Laura Sandys is Deputy Chair of the Food Standards Agency, the Founder of the Food Foundation and the CEO of Challenging Ideas, a business consultancy specialising in the energy, food and resources sector. She is a former chair of the European Movement UK, and a British Conservative Party politician, who served as the Member of Parliament (MP) for South Thanet between 2010 and 2015. Through Nurole she was appointed as an independent director on the board of SGN (previously known as Scotia Gas Networks), the UK gas distribution company.
What can someone with government experience bring to a commercial Board?
All companies have different kinds of risks, the biggest one at the moment is around Brexit and regulation, and how the regulatory framework is going to change. People with a Government background can add perspective and help assess this kind of risk at board level. There are fundamentally different decision making processes in governments and in corporates. The rationale behind business decisions is more predictable and understandable than some of the decisions made in a political environment where there are a wide range of political and societal angles to consider.
What are the key lessons boards can learn from your experiences in government?
In highly regulated sectors there is a tendency to ask government for permission to do things. However, the Government is as much looking to businesses for solutions as the other way round. On one hand, it’s about appreciating the political environment. On the other, business needs to own its own future when it comes to lobbying and talking to government. They should be realistic but bold. A good board or board members with the right experience can offer a bridge between the two.
How do you find the right mix of people for your Board?
I am particularly interested in the energy sector and, in that industry at least, there is a need for a lot more diversity of skills and perspectives in the boardroom. Whether that is gender or age, technology or marketing, HR or cyber. There is a huge opportunity for non-executives to broaden the horizons of an organisation but it needs boards to be bolder about where they look. Nurole helps with that.
What is your best advice for aspiring first time NEDs?
Persist. It takes time to build your narrative. If you are a young leader, play the youth card strongly - never feel like it’s a negative as boards can benefit hugely from age diversity. Especially in light of some of the rapid technological changes we are seeing where different generations see risk in different ways and this is a great way of helping spot things coming down the line.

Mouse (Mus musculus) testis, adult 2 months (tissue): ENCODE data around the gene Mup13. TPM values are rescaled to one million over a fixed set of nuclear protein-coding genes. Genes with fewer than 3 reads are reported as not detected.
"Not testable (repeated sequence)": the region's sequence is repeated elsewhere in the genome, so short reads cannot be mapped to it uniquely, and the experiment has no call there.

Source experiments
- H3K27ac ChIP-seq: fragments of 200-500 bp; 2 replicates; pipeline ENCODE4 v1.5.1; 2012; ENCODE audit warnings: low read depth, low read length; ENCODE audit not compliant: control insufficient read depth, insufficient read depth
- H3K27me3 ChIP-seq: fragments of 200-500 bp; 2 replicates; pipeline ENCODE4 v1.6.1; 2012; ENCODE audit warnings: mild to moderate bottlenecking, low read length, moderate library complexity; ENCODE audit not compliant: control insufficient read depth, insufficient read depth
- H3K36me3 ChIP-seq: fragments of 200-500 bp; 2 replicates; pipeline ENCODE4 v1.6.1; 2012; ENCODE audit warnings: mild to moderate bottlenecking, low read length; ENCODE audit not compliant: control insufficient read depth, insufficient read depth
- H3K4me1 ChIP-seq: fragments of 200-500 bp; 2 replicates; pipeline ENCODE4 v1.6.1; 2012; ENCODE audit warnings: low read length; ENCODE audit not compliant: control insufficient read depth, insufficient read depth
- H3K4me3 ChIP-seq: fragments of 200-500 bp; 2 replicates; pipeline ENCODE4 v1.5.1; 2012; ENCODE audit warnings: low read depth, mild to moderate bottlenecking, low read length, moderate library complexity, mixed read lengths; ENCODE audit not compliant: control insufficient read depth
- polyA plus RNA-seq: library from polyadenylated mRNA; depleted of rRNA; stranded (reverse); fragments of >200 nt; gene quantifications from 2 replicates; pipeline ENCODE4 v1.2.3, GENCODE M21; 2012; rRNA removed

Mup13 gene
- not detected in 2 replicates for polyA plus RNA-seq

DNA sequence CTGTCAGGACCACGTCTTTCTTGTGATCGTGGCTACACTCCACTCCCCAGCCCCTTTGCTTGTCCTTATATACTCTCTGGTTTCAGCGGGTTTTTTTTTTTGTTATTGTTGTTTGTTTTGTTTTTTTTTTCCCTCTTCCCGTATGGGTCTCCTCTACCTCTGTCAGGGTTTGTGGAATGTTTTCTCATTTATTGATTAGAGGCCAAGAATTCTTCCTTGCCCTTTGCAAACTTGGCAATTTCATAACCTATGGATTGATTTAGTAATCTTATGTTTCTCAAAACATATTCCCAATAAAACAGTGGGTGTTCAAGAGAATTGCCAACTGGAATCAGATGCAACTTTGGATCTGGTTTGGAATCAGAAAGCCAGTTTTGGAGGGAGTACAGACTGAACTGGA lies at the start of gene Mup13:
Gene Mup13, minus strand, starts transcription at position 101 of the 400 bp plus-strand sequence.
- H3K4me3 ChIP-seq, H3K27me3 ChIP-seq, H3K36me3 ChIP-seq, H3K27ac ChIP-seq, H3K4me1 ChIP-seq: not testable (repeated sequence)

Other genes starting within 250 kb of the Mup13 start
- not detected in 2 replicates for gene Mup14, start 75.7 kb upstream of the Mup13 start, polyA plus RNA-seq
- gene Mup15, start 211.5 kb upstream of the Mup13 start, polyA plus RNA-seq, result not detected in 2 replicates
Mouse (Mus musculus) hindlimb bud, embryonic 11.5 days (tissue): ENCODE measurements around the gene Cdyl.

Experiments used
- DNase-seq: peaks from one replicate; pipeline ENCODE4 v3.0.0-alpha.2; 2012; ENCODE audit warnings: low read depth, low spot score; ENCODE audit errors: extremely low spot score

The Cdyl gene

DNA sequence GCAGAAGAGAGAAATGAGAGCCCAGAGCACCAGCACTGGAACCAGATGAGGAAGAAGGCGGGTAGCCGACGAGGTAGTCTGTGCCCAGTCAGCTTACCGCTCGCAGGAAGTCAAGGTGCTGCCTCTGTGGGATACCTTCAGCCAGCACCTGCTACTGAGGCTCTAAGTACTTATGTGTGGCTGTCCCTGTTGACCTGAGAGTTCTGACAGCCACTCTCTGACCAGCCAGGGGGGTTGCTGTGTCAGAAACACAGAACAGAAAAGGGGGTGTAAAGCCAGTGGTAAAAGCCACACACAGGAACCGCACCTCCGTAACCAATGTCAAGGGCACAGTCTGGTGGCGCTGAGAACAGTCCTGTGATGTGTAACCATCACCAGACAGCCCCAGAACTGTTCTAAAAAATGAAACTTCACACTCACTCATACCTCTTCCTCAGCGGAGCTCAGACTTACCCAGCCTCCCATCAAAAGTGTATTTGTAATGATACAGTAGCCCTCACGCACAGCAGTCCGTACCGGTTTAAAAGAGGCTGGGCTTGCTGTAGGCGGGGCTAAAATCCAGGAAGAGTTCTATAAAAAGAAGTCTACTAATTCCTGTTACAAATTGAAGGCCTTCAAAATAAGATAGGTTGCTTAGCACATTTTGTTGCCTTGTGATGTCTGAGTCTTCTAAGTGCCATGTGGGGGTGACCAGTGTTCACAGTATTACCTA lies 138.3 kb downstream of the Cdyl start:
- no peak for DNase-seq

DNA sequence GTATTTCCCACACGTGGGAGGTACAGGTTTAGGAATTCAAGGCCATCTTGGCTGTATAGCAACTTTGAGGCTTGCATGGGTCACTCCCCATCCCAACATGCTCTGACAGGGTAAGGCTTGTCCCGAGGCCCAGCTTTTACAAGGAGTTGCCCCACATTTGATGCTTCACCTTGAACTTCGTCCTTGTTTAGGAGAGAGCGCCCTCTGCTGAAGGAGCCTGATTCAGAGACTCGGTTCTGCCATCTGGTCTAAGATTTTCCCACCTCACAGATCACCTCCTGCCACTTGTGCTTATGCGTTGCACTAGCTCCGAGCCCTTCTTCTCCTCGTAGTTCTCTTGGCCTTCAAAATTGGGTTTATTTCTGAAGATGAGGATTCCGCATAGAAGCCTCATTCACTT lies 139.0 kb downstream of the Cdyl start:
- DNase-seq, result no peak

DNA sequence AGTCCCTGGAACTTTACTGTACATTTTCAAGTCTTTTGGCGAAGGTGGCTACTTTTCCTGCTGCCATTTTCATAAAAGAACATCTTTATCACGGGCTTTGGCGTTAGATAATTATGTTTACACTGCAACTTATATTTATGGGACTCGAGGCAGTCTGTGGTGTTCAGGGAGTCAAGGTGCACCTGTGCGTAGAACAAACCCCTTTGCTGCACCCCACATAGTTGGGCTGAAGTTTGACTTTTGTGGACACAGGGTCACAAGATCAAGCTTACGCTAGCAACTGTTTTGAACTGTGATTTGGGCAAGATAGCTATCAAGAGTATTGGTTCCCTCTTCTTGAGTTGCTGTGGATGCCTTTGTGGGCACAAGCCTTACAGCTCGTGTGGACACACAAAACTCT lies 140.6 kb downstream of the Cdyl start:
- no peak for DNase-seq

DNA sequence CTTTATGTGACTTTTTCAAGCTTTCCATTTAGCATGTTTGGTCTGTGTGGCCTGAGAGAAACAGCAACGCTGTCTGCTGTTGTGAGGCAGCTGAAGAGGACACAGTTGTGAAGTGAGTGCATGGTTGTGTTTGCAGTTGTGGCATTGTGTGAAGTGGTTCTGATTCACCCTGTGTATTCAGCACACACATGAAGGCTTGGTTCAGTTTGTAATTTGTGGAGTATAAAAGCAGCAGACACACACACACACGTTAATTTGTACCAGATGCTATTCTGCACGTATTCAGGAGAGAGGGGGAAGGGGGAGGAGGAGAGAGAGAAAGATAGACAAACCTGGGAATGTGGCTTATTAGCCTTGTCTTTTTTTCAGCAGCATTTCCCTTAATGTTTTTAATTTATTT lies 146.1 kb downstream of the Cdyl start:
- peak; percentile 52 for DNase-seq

What has characterised the best boards or leaders you have worked with?The best boards are led by a great chair and shape the destination but allow the executives to manage and shape the journey.
When have you got it most wrong professionally and what did you learn?
In politics what I got wrong was asking the wrong questions - to begin with, I didn’t understand the difference between a political decision and a corporate decision.
What’s the best professional advice you ever received?
Listen rather than talk. In the political world you have to make your point and be forceful about your position. Coming out of politics you have to remember that your ears are as important as your mouth.
How did you hear about Nurole?
I heard about it through a friend who was on the platform and said I should sign up. I had been intrigued by the sort of companies advertising on Nurole. It’s a reflection of the way the industry is becoming more transparent which is only a good thing. Anyone that I speak to about Nurole has been very positive about how flexible it is, both for members looking for a role and people looking for board members.
About You - Quick Fire
3 words the person who has worked most with you would use to characterise you?
Fun, challenging, realistic.
A Tale of Two Cities, Charles Dickens.
Tamarind, an Indian restaurant in London.
I always need a combination of lots of rest & relaxation. I loved Mexico.
Friends are my greatest passion - spending time with friends is the best form of relaxation.
Professional achievement of which you are most proud?
Setting up the The Food Foundation, a think tank I have established looking at the negative impact of the food system on lowest income families.
When does your alarm go off and how many hours of sleep do you have on average?
Goes off about 6-6.30 and I am normally awake just before that.
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